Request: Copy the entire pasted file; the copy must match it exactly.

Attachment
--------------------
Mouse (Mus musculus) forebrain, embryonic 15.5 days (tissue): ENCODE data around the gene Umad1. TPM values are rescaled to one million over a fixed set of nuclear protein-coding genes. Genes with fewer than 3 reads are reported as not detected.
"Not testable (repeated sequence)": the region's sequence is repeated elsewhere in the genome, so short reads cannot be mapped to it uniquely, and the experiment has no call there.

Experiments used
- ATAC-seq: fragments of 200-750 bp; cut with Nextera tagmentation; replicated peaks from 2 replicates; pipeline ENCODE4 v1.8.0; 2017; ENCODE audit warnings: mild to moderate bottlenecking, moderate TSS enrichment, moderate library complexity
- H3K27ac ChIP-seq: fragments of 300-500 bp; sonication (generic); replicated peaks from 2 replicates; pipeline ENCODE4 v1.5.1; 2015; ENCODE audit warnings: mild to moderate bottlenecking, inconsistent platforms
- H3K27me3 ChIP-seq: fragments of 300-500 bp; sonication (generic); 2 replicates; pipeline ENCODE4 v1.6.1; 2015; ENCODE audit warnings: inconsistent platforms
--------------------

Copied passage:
Mouse (Mus musculus) forebrain, embryonic 15.5 days (tissue): ENCODE data around the gene Umad1. TPM values are rescaled to one million over a fixed set of nuclear protein-coding genes. Genes with fewer than 3 reads are reported as not detected.
"Not testable (repeated sequence)": the region's sequence is repeated elsewhere in the genome, so short reads cannot be mapped to it uniquely, and the experiment has no call there.

Experiments used
- ATAC-seq: fragments of 200-750 bp; cut with Nextera tagmentation; replicated peaks from 2 replicates; pipeline ENCODE4 v1.8.0; 2017; ENCODE audit warnings: mild to moderate bottlenecking, moderate TSS enrichment, moderate library complexity
- H3K27ac ChIP-seq: fragments of 300-500 bp; sonication (generic); replicated peaks from 2 replicates; pipeline ENCODE4 v1.5.1; 2015; ENCODE audit warnings: mild to moderate bottlenecking, inconsistent platforms
- H3K27me3 ChIP-seq: fragments of 300-500 bp; sonication (generic); 2 replicates; pipeline ENCODE4 v1.6.1; 2015; ENCODE audit warnings: inconsistent platforms